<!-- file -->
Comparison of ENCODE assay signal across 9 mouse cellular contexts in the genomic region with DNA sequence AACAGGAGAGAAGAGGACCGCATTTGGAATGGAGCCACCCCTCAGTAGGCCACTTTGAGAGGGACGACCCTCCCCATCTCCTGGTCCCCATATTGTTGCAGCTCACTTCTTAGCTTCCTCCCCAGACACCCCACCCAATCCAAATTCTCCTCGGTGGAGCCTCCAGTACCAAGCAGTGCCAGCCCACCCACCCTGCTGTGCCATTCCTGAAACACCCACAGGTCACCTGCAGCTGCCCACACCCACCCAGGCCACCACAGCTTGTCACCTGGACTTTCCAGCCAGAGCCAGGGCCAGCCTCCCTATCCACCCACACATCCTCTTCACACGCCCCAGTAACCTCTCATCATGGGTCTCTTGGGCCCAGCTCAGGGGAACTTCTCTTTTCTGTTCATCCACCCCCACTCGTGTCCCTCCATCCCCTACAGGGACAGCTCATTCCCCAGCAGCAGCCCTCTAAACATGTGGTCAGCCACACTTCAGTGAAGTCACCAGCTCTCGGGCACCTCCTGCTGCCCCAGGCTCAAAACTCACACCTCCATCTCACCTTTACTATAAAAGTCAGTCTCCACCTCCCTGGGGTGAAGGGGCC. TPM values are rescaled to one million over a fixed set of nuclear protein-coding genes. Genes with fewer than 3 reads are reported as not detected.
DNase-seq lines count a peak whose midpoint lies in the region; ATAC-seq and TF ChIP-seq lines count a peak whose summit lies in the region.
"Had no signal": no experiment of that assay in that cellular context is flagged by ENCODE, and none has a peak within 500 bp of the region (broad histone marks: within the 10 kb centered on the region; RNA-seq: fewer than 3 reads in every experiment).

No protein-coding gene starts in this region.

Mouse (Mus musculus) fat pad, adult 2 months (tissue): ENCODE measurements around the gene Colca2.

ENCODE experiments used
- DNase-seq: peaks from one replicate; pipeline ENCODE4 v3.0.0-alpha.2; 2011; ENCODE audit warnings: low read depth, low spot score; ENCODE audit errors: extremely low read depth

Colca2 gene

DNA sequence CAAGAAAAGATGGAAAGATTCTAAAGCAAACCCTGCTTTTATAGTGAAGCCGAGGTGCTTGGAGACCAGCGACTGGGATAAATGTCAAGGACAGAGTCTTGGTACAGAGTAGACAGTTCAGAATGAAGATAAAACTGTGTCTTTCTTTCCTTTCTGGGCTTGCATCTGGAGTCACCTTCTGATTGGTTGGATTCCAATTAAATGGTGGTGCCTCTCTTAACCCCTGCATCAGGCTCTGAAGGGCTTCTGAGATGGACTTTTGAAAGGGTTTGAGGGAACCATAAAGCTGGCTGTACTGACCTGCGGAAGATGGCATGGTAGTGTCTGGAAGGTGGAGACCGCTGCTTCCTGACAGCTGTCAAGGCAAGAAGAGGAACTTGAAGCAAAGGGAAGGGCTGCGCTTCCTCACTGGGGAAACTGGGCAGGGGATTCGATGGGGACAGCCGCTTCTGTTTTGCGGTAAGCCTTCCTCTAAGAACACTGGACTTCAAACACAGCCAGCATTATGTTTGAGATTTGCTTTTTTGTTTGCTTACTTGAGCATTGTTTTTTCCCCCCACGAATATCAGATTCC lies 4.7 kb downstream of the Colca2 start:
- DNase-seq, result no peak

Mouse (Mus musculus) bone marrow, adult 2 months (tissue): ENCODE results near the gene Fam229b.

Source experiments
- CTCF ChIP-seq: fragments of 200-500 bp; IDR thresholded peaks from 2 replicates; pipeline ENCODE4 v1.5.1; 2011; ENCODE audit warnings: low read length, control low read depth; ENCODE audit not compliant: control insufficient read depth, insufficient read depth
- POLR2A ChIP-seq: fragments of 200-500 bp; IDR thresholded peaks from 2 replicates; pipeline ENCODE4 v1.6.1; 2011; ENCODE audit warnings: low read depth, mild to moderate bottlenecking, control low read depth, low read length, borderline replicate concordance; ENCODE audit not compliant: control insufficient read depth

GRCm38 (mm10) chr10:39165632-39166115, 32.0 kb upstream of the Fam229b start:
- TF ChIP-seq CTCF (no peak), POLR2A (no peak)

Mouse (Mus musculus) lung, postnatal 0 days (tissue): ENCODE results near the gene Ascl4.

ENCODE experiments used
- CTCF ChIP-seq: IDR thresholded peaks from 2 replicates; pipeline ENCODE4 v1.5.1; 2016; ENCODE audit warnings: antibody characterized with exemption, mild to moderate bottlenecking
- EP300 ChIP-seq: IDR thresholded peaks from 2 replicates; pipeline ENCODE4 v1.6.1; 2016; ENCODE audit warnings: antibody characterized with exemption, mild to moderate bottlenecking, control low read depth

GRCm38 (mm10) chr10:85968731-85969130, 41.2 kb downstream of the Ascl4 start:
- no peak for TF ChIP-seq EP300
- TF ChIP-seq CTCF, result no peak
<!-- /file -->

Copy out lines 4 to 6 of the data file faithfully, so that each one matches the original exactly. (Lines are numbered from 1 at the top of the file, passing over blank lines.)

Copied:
No protein-coding gene starts in this region.

Mouse (Mus musculus) fat pad, adult 2 months (tissue): ENCODE measurements around the gene Colca2.

ENCODE experiments used